People Who Practice BDSM Seem To Share Some Enviable Traits

Illustrated By Anja Slibar.

It was bound to happen. In the frenzy leading up to both Valentine's Day and the release of the 50 Shades of Grey movie on the 13th, 'tis the season for bondage think pieces, bondage product tie-ins ("50 Shades of Grey Cars" is an actual pitch this author received), bondage guides, bondage everything. Now, a 2013 study published in the Journal of Sexual Medicine suggesting that BDSM practitioners are less neurotic than their vanilla counterparts has entered the fray after New York Magazine reported on it this week. Other outlets have seized onto this study as evidence that maybe you should reach for some rope instead of your yoga mat the next time you need to chill out — an irresponsible, even insulting reading of BDSM's potential to produce positive psychological effects.

In the study, 902 BDSM practitioners and 434 vanilla volunteers took online questionnaires about their personalities, relationship styles, sensitivity to rejection, and well-being. Researchers found that BDSM practitioners were, by their own accounts, "less neurotic, more extraverted, more open to new experiences, more conscientious, less rejection-sensitive," and "had higher subjective well-being" than the volunteers who didn't practice BDSM. (They did, however, report themselves to be "less agreeable.") 

One possibility, of course, is that correlation rather than causation is at play here, and that someone confident in her desires and her ability to realize them — cornerstones of successful BDSM practice — is by nature more open-minded and less neurotic than others. What's more, it may be that BDSM's emphasis on respect, consent, and communication rather than mere participation in its activities helps people cultivate healthy interpersonal relationships. "I think it's important to differentiate the idea that bondage in and of itself can be mentally beneficial from [the idea that] people inclined toward BDSM find practical benefits [from engaging in bondage]," observes Rachel Kramer Bussel, author, blogger, and editor of Best Bondage Erotica 2015.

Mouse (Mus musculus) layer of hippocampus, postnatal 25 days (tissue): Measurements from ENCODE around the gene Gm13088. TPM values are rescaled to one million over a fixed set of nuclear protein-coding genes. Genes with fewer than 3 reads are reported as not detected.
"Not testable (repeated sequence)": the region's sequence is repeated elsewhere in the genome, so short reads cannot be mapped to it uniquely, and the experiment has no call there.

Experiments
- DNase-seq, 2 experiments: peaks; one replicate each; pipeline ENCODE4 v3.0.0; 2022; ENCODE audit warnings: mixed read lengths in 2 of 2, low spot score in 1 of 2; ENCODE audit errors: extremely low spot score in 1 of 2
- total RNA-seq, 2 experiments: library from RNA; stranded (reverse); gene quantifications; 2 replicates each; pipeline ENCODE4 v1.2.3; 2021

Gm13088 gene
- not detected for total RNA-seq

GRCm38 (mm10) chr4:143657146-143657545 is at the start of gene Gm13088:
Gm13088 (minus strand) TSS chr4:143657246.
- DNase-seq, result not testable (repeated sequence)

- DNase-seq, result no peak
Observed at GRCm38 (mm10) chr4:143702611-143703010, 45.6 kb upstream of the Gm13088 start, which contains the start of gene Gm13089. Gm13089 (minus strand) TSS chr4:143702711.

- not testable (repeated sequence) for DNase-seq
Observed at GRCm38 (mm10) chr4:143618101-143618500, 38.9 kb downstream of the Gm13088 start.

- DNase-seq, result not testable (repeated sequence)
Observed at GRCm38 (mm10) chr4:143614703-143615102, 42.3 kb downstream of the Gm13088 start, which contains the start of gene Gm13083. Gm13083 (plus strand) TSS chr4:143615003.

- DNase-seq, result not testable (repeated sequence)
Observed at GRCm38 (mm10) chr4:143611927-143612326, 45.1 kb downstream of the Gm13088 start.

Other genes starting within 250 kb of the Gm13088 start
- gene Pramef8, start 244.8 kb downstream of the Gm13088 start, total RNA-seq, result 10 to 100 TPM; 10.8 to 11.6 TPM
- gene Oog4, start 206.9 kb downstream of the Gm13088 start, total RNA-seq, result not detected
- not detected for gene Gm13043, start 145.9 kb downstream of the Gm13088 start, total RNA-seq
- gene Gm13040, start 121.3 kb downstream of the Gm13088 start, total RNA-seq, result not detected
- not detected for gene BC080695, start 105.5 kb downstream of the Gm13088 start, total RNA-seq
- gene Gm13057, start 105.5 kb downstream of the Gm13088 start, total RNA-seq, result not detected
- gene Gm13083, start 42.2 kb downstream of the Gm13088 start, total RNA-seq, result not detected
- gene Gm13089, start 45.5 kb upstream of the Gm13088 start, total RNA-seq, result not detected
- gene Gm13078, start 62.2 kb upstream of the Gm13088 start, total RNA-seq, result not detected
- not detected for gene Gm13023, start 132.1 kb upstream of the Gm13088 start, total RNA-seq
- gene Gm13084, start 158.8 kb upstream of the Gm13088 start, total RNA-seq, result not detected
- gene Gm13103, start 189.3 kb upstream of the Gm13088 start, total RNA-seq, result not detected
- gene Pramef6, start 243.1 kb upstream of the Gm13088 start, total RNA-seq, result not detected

One experience cited as indication that BDSM is "relaxing" is that of "subspace," the dreamy high that many individuals who act as submissives in BDSM "scenes" report feeling during play. That "subspace," though, isn't a guaranteed end result of grabbing some rope and a person willing to use it on you, and it's crucial not to conflate the power of restraint itself with the effects of BDSM engagement as a whole. "Bondage and submission can be great ways to reduce anxiety and stress," notes Shanna Germain, author of As Kinky As You Wanna Be: Your Guide to Safe, Sane and Smart BDSM. "They increase the secretion of endorphins, those fantastic neurotransmitters that make us feel euphoric. It's akin to the 'runner's high.' But, we all know what happens if you don't run and then you go out and try to run 10 miles without any training or preparation. It's not euphoric. It sucks. It sucks while you're doing it and it sucks the next day and the one after that because your mind and body are not prepared."

The preparation that goes into creating a healthy, safe, sexy BDSM scene — education, communication, negotiation — is deeper and more involved than popping in a yoga DVD. Using bondage in a positive, healthy way also requires "complete and total informed trust in the person (or people) who will be dominating you," Germain says. "You have to be able to let go completely, without worrying about whether someone is tying the ropes too tight or doesn't know where to spank you safely... That's why education and aftercare are so important — having someone you trust to hold you, talk to you, or just be with you as you navigate that space and bring you safely back to the real world is vital."

And, this one might be obvious, but if you're not into kinky sex, kinky sex is more likely to stress you out than relax you. While BDSM can be physically stressful — for both dominants and submissives — it's that very physical stress that many find to trigger a psychological release.

In light of their findings, the researchers behind the study linking BDSM and low neuroticism issued the conclusion that "BDSM may be thought of as a recreational leisure, rather than the expression of psychopathological processes." The BDSM community — which coined the expression "safe, sane, and consensual" decades ago — already knew that, but thanks anyway for your "permission," guys.
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